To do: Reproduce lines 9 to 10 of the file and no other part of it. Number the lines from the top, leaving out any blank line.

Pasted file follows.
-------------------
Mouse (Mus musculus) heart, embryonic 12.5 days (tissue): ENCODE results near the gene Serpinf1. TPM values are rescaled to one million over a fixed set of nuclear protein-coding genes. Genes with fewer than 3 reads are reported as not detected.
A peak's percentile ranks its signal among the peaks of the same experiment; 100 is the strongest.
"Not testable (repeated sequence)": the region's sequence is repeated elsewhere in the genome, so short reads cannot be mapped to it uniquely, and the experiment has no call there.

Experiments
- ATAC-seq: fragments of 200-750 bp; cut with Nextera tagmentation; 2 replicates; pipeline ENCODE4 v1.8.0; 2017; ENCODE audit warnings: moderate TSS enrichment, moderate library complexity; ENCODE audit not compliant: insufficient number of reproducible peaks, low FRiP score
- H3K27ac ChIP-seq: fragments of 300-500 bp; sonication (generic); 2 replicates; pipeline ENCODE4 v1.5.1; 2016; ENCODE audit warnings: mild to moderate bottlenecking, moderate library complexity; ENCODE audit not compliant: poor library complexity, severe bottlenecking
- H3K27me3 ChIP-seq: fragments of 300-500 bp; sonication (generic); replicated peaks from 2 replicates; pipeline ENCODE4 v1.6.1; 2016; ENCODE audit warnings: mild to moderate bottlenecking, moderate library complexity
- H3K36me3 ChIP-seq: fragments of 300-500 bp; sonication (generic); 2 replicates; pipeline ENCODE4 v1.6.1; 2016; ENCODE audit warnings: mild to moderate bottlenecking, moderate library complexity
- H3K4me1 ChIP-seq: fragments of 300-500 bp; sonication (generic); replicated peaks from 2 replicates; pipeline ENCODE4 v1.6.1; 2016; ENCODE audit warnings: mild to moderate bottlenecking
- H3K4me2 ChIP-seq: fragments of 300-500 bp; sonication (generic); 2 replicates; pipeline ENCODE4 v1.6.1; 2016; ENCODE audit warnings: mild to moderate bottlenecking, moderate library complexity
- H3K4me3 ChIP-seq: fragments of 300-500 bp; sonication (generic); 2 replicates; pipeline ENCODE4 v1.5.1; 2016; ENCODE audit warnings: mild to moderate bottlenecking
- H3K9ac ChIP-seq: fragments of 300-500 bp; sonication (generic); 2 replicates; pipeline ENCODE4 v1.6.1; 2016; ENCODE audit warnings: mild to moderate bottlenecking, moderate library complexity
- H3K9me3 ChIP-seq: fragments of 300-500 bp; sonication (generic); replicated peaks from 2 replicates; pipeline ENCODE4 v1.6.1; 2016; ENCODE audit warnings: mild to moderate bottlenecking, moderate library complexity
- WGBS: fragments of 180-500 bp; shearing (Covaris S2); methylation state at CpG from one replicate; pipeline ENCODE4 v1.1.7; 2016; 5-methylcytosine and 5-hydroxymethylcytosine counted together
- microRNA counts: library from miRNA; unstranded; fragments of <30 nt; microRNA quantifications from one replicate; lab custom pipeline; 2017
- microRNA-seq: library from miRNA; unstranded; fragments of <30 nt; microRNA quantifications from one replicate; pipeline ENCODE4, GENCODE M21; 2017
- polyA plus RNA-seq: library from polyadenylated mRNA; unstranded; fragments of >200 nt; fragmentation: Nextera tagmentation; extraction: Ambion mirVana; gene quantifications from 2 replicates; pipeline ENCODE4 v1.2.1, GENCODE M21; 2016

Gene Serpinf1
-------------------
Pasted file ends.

- H3K4me1 ChIP-seq: fragments of 300-500 bp; sonication (generic); replicated peaks from 2 replicates; pipeline ENCODE4 v1.6.1; 2016; ENCODE audit warnings: mild to moderate bottlenecking
- H3K4me2 ChIP-seq: fragments of 300-500 bp; sonication (generic); 2 replicates; pipeline ENCODE4 v1.6.1; 2016; ENCODE audit warnings: mild to moderate bottlenecking, moderate library complexity